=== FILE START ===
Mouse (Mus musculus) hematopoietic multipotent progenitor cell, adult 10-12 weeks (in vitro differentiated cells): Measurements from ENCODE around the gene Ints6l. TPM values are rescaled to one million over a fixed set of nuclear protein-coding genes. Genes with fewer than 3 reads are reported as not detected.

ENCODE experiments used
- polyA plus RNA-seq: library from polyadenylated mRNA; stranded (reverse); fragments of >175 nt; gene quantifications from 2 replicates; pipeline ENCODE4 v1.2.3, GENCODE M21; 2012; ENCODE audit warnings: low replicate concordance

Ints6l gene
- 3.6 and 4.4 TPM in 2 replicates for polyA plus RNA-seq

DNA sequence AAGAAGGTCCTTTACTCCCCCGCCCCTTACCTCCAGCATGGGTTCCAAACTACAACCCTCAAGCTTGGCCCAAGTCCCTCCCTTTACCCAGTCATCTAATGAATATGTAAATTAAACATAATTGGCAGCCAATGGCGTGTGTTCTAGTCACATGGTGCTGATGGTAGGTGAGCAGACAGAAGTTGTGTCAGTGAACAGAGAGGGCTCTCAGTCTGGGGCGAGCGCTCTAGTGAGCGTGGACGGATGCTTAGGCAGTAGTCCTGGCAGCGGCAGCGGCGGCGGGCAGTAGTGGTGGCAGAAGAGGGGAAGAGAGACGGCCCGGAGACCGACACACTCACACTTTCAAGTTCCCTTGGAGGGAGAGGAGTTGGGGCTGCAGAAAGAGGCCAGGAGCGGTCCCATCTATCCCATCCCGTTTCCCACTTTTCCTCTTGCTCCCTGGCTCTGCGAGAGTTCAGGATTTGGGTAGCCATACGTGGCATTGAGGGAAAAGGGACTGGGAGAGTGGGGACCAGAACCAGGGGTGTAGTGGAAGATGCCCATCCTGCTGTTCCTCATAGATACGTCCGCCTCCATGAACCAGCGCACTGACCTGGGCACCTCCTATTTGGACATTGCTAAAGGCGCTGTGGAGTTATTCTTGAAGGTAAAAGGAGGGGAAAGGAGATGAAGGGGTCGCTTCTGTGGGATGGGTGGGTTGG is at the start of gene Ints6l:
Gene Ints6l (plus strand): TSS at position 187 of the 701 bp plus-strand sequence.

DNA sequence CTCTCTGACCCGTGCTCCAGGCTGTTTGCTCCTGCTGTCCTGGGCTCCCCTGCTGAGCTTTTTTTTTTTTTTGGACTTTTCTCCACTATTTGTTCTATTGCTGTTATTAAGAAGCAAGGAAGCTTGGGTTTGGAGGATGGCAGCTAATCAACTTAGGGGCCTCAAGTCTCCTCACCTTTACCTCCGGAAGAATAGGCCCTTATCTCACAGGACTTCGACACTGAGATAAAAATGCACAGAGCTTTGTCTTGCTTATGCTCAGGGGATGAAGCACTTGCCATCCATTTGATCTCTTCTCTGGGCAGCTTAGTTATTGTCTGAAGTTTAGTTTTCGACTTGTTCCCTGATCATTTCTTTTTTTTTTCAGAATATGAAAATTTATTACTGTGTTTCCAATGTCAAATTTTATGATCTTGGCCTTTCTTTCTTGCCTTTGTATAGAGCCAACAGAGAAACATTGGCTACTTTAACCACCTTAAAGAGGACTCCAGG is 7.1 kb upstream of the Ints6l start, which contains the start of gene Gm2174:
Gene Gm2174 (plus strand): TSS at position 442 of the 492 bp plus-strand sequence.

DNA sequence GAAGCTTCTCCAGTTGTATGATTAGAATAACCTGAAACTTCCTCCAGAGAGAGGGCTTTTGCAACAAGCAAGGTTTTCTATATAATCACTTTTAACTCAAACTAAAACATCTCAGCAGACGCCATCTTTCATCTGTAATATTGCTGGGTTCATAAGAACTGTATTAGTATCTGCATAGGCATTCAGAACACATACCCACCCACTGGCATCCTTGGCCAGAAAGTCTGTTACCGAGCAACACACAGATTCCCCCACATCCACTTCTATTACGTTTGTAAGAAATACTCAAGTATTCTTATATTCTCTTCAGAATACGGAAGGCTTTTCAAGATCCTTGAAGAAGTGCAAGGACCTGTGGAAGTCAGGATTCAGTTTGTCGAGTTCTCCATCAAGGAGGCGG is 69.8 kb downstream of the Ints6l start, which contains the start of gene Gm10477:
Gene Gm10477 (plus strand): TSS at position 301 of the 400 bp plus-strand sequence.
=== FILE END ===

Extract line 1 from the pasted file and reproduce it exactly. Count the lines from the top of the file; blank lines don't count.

Mouse (Mus musculus) hematopoietic multipotent progenitor cell, adult 10-12 weeks (in vitro differentiated cells): Measurements from ENCODE around the gene Ints6l. TPM values are rescaled to one million over a fixed set of nuclear protein-coding genes. Genes with fewer than 3 reads are reported as not detected.